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This page last updated 26 November 2007  

Letters to AO

EVERY WEEK WE PUBLISH a selection of letters we receive in response to something you've read at Anglicans Online. Stop by and have a look at what other AO readers are thinking.

Alas, we cannot publish every letter we receive. And we won't publish letters that are anonymous, hateful, illiterate, or otherwise in our judgment do not benefit the readers of Anglicans Online. We usually do not publish letters written in response to other letters. We edit letters to conform with standard AO house style for punctuation, but we do not change, for example, American spelling to conform to Canadian orthography. On occasion we'll gently edit letters that are too verbose in their original form. Email addresses are included when the authors give permission to do so.

If you'd like to respond to a letter whose author does not list an email, you can send your response to Anglicans Online and we'll forward it to the writer.

Letters from 19 to 25 November 2007

Like all letters to the editor everywhere, these letters are the opinions of the writers and not Anglicans Online. We publish letters that we think will be of interest to our readers, whether we agree with them or not. If you'd like to write a letter of your own, click here.

And aren't those beautiful twins?

Archbishop Greg Venables, who is also the Bishop of Argentina, has, in my humble opinion, lost it. Although the geographical territory of the Province of the Southern Cone is enormous, the membership of all the churches combined is small -- the Argenine Church may have 5,000 members on a good day. You would have to be here in Buenos Aires at the main service on Sunday at any of the six or so functioning parishes to see how irrelevant the Anglican Church in Argentina is.

Most of the 40 to 60 parishioners would be older expats from the UK or US, and there would be a number of native Argentines who are basically angry former RC people who like to giggle a lot when jokes are made from the pulpit about the vagaries of their former church. It truly beggars description. At the parish in my 'burb of Martinez (St. Michael & All Angels), the priests normally vest in unkempt cassock-albs with uneven stoles, and refuse to pronounce the Absolution after Confession as well as the Final Blessing. Lay people read the lessons, often as well as the Gospel (there is no Gospel salutation). Clergy sermons are beyond comprehension whether in English or Spanish. Lay people often preach, producing incredible "sermons" that can go on for 30 minutes or so, making up stuff as they go along whle the clergy sit nodding off in a front pew.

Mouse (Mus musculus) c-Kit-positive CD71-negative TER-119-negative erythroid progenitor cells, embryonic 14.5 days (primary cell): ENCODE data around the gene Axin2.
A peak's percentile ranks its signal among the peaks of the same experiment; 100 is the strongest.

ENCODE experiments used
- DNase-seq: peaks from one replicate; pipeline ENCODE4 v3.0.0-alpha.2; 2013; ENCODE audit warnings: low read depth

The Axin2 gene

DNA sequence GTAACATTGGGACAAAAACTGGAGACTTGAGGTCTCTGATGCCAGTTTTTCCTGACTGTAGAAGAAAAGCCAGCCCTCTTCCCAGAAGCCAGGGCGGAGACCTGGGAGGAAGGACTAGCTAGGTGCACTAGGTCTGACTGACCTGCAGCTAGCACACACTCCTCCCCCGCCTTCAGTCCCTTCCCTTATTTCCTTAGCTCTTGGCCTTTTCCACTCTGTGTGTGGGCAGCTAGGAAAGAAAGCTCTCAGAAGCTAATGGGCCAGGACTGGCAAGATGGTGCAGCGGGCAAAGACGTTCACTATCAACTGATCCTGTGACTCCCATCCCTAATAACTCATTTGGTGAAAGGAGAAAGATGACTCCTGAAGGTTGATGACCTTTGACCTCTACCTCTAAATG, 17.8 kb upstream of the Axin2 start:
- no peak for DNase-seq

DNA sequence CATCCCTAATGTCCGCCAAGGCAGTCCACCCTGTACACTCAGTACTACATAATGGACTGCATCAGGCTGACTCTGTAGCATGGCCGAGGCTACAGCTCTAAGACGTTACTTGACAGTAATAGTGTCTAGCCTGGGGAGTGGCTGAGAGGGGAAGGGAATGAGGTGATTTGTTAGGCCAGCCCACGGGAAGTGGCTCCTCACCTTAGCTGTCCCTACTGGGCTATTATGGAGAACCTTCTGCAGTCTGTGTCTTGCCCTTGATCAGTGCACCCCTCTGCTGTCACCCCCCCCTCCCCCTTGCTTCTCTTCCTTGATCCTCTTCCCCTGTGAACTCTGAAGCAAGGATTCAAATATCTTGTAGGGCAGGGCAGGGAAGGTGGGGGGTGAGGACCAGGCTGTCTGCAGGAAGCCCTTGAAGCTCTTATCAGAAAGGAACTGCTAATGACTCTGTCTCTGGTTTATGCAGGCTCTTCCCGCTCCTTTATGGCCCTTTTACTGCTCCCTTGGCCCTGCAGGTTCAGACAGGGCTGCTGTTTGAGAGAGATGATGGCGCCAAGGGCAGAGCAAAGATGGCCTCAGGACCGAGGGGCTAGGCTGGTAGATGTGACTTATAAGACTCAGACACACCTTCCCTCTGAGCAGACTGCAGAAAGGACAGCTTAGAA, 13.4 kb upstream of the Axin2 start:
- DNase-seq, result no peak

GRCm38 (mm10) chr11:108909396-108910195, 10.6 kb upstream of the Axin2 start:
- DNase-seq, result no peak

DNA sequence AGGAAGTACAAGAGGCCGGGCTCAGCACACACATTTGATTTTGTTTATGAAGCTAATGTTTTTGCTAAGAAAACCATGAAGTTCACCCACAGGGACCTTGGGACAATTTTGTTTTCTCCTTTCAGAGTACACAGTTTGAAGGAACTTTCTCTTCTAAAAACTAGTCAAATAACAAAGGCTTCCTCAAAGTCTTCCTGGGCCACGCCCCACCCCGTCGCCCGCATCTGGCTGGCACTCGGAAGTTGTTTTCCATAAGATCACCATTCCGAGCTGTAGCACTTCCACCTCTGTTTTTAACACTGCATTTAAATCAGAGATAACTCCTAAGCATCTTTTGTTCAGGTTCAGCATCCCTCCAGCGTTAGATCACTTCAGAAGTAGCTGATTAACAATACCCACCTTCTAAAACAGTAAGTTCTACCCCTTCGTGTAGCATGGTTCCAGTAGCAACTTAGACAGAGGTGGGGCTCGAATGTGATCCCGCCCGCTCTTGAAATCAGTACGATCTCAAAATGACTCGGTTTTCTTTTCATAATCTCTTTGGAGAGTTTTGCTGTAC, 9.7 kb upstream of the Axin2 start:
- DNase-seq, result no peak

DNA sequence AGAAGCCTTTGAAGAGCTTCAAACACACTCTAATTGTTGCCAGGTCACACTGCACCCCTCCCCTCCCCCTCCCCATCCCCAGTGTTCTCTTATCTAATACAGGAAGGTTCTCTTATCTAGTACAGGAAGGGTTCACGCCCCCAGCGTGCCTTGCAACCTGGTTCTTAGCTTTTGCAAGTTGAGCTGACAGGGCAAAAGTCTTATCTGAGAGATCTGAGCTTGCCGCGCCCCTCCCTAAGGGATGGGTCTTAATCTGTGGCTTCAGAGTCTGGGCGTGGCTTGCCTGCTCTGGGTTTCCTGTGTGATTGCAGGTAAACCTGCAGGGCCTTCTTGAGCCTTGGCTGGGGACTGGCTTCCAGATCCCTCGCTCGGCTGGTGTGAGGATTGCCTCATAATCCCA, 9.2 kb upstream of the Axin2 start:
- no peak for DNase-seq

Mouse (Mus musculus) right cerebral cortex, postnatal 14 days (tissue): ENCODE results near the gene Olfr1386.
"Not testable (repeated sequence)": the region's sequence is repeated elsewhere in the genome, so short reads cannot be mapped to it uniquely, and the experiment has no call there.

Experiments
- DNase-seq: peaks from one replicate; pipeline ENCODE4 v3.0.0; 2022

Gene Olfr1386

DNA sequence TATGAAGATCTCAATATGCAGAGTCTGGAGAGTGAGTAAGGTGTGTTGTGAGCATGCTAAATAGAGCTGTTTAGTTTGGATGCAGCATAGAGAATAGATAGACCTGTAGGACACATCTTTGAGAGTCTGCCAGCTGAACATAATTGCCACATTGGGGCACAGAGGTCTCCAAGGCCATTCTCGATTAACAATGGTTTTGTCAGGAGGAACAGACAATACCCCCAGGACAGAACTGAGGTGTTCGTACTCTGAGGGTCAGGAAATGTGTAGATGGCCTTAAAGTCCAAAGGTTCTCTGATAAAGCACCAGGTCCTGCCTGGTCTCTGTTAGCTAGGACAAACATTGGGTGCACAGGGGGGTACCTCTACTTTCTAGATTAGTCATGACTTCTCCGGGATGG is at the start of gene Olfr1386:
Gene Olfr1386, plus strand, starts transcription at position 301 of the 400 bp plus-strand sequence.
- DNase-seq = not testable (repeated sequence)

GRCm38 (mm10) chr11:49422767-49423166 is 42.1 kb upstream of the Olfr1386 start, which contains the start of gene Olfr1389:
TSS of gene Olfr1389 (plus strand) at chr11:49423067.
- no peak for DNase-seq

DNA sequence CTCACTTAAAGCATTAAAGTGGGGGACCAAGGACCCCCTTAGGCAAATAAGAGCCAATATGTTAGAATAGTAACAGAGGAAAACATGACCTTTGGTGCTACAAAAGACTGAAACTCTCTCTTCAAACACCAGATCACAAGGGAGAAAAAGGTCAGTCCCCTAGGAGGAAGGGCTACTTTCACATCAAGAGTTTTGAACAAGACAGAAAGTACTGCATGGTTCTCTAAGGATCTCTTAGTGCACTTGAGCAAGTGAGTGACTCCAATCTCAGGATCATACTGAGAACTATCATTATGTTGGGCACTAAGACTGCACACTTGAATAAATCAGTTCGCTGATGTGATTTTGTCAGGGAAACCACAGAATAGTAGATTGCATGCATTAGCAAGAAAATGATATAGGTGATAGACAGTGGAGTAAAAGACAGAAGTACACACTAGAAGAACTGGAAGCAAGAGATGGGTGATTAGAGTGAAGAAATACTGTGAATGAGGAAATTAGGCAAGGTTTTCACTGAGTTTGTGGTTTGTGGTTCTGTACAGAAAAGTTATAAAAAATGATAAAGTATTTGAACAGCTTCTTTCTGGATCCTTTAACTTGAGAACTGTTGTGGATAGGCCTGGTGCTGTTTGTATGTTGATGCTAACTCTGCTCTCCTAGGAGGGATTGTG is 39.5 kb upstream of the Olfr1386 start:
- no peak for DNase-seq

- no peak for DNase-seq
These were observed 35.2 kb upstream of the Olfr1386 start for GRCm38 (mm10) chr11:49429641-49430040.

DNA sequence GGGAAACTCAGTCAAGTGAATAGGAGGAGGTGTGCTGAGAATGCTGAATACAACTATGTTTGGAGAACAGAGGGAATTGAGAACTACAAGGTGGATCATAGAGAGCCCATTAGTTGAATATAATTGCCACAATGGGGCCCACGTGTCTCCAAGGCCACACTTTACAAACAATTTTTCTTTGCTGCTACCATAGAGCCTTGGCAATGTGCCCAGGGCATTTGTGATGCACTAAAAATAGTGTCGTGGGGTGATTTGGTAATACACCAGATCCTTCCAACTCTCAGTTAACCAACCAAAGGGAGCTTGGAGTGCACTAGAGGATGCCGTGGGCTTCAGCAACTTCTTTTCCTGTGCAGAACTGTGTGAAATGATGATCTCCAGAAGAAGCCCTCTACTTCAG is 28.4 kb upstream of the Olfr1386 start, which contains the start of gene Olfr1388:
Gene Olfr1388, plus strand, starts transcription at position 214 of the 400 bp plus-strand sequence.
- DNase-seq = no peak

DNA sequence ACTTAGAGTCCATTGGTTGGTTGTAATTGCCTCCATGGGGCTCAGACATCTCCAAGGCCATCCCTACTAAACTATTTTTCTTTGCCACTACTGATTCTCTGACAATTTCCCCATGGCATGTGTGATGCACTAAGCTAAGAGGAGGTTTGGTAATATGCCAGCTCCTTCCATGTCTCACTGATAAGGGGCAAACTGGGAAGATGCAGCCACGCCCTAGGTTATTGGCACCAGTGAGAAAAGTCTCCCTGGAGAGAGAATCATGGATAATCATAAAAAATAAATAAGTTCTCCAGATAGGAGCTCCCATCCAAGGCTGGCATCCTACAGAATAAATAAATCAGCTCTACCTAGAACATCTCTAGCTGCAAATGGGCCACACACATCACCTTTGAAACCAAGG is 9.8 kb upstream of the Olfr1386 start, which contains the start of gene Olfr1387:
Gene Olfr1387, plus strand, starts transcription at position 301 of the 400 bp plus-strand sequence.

A visiting evangelical bishop from the UK "preached" about his and his wife's fascinating trip to the Iguazu falls, asking the congregation at one point, "Do you know about these marvelous waterfalls?" Since the falls are a national treasure and one of the world's great natural wonders, uh, most people DO know of them and have visited them. At the end of his travelogue he wanted to close with a "spiritual" quote but finally confessed he couldn't find it because he must have left it at his hotel. I could go on and on, but won't. It's all just sad and even pathetic as seen through the eyes of a US Episcopalian.

The real question is why I keep going back every so often to one of these parishes just to wind up grinding my teeth and feeling like crying.

Peter Winterble
Buenos Aires, ARGENTINA
19 November 2007

With God on our side

Your cannon and crÈche combo are quite a sight this week. At first it was a bit startling but then recognized for telling the truth on Americans and our take on theology. We quite often wrap the cross in a flag (Newsweek even had a photo of such as their cover a while back) and assume God is on our side. Why is it that so many people claiming to be Christian desire to trade in the Sword of the Spirit for something more physically lethal? Worse yet, they often claim it is all for the sake of doing God’s will.

CH (CPT) Steven Rindahl
The Anglican Community of Camp Liberty
Camp Liberty (Baghdad), IRAQ
19 November 2007

They probably are